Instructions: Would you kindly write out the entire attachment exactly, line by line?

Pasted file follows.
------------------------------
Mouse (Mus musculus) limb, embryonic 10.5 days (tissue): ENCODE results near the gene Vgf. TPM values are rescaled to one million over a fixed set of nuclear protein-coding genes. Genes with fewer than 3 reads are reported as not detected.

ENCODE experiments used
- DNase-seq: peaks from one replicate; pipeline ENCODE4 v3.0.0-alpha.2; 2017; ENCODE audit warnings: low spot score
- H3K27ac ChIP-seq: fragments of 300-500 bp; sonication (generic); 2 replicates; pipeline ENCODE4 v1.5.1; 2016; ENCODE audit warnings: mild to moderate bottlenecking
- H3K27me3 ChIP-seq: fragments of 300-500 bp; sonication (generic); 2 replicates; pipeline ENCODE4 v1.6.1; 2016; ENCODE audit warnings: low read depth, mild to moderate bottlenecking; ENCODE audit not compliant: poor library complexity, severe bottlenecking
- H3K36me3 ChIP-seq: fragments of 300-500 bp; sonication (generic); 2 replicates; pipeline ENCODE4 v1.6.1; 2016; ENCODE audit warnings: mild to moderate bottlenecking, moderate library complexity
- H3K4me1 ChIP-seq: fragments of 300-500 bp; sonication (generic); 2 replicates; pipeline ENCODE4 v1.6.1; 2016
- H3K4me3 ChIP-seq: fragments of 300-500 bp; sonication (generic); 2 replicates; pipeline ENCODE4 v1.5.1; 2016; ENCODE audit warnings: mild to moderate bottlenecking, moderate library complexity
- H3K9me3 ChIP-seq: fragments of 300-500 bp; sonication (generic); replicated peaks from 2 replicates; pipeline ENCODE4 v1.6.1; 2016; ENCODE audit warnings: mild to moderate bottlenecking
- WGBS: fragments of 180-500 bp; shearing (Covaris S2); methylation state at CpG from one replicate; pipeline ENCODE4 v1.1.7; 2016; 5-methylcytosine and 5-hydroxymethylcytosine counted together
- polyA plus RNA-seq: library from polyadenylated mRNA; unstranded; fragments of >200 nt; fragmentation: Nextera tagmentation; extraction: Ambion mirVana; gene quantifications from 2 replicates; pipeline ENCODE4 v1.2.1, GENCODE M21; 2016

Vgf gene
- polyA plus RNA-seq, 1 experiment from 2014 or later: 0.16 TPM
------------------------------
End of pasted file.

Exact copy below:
Mouse (Mus musculus) limb, embryonic 10.5 days (tissue): ENCODE results near the gene Vgf. TPM values are rescaled to one million over a fixed set of nuclear protein-coding genes. Genes with fewer than 3 reads are reported as not detected.

ENCODE experiments used
- DNase-seq: peaks from one replicate; pipeline ENCODE4 v3.0.0-alpha.2; 2017; ENCODE audit warnings: low spot score
- H3K27ac ChIP-seq: fragments of 300-500 bp; sonication (generic); 2 replicates; pipeline ENCODE4 v1.5.1; 2016; ENCODE audit warnings: mild to moderate bottlenecking
- H3K27me3 ChIP-seq: fragments of 300-500 bp; sonication (generic); 2 replicates; pipeline ENCODE4 v1.6.1; 2016; ENCODE audit warnings: low read depth, mild to moderate bottlenecking; ENCODE audit not compliant: poor library complexity, severe bottlenecking
- H3K36me3 ChIP-seq: fragments of 300-500 bp; sonication (generic); 2 replicates; pipeline ENCODE4 v1.6.1; 2016; ENCODE audit warnings: mild to moderate bottlenecking, moderate library complexity
- H3K4me1 ChIP-seq: fragments of 300-500 bp; sonication (generic); 2 replicates; pipeline ENCODE4 v1.6.1; 2016
- H3K4me3 ChIP-seq: fragments of 300-500 bp; sonication (generic); 2 replicates; pipeline ENCODE4 v1.5.1; 2016; ENCODE audit warnings: mild to moderate bottlenecking, moderate library complexity
- H3K9me3 ChIP-seq: fragments of 300-500 bp; sonication (generic); replicated peaks from 2 replicates; pipeline ENCODE4 v1.6.1; 2016; ENCODE audit warnings: mild to moderate bottlenecking
- WGBS: fragments of 180-500 bp; shearing (Covaris S2); methylation state at CpG from one replicate; pipeline ENCODE4 v1.1.7; 2016; 5-methylcytosine and 5-hydroxymethylcytosine counted together
- polyA plus RNA-seq: library from polyadenylated mRNA; unstranded; fragments of >200 nt; fragmentation: Nextera tagmentation; extraction: Ambion mirVana; gene quantifications from 2 replicates; pipeline ENCODE4 v1.2.1, GENCODE M21; 2016

Vgf gene
- polyA plus RNA-seq, 1 experiment from 2014 or later: 0.16 TPM